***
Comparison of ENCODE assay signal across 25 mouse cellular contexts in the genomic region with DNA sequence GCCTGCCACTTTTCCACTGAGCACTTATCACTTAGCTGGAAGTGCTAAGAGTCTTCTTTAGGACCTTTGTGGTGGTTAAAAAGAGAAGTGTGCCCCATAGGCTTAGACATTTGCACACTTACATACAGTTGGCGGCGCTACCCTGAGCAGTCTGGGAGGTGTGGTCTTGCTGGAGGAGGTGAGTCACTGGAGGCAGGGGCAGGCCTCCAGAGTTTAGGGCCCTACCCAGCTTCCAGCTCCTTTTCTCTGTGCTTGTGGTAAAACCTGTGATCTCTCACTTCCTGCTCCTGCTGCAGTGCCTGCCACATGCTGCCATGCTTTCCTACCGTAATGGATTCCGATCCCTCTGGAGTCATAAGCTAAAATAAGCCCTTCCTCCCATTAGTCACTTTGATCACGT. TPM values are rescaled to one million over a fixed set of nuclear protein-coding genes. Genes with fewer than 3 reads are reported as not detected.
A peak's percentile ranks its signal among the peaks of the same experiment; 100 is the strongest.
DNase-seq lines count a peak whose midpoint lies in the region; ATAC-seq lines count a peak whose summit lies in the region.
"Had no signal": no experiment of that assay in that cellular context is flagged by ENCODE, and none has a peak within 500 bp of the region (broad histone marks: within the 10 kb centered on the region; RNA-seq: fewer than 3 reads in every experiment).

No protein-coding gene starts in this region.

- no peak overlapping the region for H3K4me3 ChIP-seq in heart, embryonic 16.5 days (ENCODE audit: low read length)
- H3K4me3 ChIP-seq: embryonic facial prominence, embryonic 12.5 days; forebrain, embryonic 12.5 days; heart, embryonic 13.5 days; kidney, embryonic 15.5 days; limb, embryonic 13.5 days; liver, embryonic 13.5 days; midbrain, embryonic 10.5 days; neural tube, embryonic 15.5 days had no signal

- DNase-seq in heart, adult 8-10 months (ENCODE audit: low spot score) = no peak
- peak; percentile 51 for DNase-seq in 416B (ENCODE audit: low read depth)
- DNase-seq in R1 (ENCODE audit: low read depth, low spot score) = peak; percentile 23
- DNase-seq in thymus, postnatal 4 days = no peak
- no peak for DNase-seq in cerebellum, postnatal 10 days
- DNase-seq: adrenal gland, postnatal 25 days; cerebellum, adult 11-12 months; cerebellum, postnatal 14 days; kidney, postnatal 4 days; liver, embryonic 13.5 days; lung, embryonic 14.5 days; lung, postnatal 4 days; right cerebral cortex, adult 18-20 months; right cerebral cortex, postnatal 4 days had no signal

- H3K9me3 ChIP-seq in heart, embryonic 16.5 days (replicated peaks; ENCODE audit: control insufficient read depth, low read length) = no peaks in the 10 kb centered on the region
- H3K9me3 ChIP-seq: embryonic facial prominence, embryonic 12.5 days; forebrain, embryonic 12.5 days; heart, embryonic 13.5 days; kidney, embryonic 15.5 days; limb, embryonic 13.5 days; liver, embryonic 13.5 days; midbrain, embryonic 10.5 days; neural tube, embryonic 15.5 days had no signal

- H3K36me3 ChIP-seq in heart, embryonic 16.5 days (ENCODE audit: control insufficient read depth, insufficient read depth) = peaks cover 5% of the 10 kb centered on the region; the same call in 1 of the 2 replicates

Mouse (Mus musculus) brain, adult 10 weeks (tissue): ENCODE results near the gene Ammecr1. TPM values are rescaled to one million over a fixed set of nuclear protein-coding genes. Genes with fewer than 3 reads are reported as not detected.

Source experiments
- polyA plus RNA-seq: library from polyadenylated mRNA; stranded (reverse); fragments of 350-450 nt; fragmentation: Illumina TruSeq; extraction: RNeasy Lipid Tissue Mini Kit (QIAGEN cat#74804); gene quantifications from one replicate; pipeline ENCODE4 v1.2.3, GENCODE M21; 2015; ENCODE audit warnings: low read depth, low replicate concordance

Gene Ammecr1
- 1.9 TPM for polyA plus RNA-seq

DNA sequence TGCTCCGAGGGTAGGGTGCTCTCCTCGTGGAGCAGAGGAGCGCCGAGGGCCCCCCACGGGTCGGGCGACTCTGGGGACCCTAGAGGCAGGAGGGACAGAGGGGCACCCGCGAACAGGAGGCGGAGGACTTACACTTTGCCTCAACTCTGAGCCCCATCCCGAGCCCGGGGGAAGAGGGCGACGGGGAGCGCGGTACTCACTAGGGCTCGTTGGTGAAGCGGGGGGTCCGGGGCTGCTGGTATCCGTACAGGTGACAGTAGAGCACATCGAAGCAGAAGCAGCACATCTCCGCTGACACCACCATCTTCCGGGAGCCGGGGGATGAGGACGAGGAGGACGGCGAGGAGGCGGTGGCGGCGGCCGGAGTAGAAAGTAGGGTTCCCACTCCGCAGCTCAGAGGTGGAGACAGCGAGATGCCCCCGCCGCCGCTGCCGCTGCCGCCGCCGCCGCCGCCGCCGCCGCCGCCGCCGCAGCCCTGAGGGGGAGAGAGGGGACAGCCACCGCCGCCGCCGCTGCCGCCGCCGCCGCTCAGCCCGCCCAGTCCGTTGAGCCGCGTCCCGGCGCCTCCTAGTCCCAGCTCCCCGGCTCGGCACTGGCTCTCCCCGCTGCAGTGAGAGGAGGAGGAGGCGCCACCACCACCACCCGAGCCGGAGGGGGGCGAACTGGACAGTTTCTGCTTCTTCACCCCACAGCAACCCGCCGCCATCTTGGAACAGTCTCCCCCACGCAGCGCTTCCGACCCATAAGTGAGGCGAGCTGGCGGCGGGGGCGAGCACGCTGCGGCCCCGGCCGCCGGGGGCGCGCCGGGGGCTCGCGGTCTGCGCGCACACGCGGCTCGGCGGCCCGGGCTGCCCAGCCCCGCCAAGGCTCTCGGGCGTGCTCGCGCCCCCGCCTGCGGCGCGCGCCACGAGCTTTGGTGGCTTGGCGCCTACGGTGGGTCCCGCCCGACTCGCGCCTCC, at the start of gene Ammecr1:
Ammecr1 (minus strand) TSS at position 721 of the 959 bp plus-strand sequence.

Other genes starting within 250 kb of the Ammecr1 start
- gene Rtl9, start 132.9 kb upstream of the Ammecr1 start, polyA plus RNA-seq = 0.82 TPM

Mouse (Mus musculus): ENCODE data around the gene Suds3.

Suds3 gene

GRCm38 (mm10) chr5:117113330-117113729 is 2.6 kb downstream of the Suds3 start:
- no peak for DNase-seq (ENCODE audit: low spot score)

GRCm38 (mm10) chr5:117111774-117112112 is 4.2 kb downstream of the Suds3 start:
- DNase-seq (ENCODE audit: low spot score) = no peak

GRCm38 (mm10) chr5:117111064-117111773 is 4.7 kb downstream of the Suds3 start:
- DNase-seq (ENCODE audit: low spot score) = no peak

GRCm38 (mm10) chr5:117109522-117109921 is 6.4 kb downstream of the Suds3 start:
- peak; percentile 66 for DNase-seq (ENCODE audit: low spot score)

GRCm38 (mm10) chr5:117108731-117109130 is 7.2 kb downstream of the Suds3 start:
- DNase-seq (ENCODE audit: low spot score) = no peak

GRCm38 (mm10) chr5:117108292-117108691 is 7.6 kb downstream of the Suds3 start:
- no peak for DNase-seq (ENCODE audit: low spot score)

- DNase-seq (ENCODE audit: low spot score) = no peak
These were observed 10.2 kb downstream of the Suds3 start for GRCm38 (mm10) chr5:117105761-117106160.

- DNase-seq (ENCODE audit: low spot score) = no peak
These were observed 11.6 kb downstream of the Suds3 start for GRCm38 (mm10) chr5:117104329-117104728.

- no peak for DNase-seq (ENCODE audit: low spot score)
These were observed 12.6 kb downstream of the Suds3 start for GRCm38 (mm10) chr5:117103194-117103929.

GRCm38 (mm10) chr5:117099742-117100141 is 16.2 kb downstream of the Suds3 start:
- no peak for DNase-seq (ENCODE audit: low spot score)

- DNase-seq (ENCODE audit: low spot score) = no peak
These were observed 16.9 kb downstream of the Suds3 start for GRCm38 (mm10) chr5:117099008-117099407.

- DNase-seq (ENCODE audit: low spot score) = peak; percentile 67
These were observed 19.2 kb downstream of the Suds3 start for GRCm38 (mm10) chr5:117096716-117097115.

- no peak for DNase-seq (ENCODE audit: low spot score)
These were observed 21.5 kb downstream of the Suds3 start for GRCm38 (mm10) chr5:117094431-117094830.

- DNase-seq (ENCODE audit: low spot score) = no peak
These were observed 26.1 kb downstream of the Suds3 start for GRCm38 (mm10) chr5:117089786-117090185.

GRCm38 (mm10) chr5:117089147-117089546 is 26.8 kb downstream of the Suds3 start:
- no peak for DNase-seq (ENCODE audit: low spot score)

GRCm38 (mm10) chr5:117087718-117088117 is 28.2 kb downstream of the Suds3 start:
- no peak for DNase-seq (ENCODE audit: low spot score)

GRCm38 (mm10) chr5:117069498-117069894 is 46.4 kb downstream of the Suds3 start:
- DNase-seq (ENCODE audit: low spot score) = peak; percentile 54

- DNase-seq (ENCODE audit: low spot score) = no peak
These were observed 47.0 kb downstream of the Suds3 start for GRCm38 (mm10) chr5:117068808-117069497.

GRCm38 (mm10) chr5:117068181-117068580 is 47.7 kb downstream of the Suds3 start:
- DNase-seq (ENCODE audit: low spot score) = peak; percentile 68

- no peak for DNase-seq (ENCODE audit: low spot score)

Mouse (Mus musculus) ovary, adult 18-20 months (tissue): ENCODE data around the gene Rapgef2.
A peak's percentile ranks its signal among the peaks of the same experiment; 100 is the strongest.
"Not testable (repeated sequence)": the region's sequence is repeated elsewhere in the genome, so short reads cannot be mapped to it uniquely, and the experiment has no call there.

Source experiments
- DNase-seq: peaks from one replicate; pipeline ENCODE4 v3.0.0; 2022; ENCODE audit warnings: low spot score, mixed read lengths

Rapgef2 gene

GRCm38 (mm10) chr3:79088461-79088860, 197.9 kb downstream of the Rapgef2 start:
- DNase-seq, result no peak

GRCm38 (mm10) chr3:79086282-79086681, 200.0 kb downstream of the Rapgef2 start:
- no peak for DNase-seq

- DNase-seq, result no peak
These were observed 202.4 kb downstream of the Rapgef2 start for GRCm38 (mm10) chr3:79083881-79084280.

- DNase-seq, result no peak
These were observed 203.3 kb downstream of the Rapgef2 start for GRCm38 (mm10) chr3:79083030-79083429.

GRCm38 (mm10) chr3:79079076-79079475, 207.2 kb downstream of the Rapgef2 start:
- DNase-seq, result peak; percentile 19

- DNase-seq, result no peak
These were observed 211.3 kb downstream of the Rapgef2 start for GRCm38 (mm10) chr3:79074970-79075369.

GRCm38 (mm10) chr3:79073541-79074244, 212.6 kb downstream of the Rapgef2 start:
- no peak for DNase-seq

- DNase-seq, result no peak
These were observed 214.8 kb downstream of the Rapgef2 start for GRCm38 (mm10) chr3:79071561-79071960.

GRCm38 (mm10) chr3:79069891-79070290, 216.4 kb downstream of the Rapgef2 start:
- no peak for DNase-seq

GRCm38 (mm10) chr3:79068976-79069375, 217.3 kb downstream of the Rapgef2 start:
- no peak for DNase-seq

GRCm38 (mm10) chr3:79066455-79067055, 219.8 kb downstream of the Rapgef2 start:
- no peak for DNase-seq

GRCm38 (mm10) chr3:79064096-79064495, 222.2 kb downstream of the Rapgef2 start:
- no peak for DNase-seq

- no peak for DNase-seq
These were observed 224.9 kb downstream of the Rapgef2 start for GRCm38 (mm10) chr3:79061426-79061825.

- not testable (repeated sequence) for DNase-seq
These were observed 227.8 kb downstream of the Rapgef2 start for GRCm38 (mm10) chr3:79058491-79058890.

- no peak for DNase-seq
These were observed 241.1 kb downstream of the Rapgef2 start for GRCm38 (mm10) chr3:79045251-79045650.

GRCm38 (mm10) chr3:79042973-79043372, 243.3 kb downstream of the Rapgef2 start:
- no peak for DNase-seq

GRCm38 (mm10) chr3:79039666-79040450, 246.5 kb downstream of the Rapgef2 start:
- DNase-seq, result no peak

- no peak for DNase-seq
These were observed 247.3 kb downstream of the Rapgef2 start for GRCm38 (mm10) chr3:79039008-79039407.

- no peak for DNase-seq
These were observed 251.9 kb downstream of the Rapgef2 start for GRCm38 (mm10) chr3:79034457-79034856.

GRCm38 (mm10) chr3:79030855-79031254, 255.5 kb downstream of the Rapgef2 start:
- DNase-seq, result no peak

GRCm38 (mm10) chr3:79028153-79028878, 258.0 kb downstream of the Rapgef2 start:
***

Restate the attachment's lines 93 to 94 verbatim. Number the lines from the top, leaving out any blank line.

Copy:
GRCm38 (mm10) chr3:79066455-79067055, 219.8 kb downstream of the Rapgef2 start:
- no peak for DNase-seq